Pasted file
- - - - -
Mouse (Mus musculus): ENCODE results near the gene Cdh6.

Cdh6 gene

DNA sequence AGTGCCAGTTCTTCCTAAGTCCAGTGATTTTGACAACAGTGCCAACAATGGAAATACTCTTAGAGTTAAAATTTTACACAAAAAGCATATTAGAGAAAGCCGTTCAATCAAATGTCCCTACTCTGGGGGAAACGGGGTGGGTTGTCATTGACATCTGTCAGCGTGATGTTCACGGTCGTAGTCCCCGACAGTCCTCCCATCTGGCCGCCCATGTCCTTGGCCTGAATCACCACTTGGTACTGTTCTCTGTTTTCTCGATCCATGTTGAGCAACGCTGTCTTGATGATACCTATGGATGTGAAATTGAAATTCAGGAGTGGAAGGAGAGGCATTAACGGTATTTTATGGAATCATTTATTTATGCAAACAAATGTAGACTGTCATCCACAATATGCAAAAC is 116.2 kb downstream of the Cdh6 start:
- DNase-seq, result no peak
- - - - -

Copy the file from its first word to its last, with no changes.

Mouse (Mus musculus): ENCODE results near the gene Cdh6.

Cdh6 gene

DNA sequence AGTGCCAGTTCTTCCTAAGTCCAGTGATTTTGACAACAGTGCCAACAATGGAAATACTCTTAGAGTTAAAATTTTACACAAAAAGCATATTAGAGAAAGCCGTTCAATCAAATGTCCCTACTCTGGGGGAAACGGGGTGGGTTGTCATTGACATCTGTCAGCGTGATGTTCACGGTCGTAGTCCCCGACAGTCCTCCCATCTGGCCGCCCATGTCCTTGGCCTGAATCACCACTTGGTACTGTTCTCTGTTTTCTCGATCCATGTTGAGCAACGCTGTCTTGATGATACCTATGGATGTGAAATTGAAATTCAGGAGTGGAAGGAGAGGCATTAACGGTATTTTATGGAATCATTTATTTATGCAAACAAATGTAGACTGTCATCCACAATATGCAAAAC is 116.2 kb downstream of the Cdh6 start:
- DNase-seq, result no peak